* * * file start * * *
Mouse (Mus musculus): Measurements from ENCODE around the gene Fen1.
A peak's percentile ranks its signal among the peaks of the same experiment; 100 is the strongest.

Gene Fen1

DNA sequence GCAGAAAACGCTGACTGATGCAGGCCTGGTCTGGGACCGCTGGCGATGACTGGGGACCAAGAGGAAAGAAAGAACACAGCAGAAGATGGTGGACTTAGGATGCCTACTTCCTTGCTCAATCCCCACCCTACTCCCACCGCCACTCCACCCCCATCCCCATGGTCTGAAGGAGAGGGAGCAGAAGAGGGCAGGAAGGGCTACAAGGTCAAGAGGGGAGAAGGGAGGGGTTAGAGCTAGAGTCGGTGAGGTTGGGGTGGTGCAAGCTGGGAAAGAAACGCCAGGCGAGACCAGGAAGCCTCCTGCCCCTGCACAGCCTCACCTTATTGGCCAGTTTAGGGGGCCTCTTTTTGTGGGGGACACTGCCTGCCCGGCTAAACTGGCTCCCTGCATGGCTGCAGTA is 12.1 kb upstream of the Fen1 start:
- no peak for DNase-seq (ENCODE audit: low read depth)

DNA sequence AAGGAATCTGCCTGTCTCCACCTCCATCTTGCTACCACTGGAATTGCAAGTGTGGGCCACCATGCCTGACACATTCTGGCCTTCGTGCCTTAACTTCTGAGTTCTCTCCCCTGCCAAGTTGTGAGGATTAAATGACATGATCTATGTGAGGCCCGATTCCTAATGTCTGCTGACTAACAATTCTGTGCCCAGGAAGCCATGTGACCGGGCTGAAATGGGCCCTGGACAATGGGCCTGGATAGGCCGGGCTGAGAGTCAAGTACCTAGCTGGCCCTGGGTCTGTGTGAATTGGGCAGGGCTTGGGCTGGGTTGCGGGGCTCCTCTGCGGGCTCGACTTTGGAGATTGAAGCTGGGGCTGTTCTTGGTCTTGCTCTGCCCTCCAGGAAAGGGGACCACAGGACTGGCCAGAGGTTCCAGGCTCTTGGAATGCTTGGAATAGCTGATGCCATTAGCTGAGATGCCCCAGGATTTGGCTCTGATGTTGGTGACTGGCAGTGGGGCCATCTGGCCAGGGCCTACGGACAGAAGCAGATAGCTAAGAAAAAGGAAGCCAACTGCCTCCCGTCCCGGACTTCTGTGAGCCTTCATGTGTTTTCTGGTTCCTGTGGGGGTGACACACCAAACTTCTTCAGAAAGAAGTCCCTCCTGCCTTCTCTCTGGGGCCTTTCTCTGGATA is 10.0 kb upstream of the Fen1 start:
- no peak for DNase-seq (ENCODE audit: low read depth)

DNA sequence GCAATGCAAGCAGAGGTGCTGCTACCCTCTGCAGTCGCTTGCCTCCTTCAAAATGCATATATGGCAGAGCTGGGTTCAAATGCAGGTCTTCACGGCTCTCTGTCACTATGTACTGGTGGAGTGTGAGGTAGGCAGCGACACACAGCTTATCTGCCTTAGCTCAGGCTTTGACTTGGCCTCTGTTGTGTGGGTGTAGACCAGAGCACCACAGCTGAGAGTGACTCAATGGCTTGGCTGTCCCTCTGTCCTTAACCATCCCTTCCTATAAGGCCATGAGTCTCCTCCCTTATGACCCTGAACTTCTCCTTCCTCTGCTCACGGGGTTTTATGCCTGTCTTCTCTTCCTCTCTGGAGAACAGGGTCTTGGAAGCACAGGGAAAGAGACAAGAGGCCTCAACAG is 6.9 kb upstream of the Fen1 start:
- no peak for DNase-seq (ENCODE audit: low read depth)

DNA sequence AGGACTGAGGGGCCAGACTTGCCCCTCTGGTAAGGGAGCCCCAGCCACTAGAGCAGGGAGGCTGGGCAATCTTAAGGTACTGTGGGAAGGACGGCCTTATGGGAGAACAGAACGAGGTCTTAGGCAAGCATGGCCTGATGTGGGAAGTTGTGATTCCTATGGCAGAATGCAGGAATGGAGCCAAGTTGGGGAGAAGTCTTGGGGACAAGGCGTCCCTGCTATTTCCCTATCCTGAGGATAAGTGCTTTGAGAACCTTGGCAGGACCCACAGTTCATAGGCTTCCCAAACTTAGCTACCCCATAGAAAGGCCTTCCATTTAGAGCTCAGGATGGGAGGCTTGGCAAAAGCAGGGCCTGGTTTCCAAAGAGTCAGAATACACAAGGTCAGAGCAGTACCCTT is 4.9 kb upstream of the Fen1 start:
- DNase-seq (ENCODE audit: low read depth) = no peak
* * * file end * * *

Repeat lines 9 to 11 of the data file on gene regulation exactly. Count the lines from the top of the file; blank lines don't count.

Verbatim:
- no peak for DNase-seq (ENCODE audit: low read depth)

DNA sequence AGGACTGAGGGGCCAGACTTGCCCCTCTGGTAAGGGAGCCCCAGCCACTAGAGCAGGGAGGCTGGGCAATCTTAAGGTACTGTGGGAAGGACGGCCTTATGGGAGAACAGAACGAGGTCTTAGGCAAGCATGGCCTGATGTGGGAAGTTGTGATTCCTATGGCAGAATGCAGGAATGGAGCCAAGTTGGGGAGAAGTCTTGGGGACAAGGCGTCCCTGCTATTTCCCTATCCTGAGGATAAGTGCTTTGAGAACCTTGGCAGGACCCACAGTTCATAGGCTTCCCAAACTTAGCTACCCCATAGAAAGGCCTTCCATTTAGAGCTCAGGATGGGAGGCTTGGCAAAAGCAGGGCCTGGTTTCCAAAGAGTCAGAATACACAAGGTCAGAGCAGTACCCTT is 4.9 kb upstream of the Fen1 start:
- DNase-seq (ENCODE audit: low read depth) = no peak